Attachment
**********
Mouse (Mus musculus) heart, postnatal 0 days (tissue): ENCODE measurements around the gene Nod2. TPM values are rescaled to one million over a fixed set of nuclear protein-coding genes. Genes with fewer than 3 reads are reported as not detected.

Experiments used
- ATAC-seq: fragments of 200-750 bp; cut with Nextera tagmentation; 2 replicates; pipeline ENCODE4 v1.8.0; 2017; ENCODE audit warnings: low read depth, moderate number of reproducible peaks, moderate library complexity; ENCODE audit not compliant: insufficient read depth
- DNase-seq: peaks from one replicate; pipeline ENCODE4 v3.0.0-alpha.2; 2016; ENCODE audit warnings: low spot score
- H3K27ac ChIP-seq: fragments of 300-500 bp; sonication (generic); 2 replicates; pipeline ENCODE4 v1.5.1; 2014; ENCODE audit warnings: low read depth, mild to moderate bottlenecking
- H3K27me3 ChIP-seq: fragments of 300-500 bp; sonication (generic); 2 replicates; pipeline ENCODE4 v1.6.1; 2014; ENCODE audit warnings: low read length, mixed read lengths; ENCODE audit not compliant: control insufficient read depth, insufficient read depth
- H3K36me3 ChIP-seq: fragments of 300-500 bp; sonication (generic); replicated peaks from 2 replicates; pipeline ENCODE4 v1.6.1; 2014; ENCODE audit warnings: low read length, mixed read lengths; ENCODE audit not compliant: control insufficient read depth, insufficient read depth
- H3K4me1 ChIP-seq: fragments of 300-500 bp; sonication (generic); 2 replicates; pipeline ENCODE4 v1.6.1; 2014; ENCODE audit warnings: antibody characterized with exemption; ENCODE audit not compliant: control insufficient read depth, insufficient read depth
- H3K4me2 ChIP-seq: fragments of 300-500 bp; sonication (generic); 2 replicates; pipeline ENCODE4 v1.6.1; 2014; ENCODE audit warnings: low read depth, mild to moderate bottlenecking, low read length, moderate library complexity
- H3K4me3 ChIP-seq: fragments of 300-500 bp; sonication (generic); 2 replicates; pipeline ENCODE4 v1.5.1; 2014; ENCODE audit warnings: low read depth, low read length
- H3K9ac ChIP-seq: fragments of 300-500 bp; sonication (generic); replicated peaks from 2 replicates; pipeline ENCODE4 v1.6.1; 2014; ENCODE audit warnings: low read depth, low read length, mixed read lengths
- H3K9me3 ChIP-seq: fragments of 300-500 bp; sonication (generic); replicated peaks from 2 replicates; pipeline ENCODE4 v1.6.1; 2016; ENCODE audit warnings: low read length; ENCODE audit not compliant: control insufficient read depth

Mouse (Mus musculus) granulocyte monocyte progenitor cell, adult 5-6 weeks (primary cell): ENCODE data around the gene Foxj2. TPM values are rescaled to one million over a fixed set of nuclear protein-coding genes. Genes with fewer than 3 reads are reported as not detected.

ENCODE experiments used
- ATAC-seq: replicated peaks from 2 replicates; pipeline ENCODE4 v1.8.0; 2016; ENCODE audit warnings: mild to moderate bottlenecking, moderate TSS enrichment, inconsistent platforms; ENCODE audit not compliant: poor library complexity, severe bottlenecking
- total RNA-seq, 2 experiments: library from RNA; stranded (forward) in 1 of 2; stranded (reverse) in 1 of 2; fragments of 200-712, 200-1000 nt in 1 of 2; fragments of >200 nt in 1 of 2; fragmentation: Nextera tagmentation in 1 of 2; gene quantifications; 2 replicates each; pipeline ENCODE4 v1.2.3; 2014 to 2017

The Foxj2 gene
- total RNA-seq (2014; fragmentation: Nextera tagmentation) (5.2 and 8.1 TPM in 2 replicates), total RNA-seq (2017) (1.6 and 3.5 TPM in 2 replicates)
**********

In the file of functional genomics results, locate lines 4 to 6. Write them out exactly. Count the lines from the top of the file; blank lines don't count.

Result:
- DNase-seq: peaks from one replicate; pipeline ENCODE4 v3.0.0-alpha.2; 2016; ENCODE audit warnings: low spot score
- H3K27ac ChIP-seq: fragments of 300-500 bp; sonication (generic); 2 replicates; pipeline ENCODE4 v1.5.1; 2014; ENCODE audit warnings: low read depth, mild to moderate bottlenecking
- H3K27me3 ChIP-seq: fragments of 300-500 bp; sonication (generic); 2 replicates; pipeline ENCODE4 v1.6.1; 2014; ENCODE audit warnings: low read length, mixed read lengths; ENCODE audit not compliant: control insufficient read depth, insufficient read depth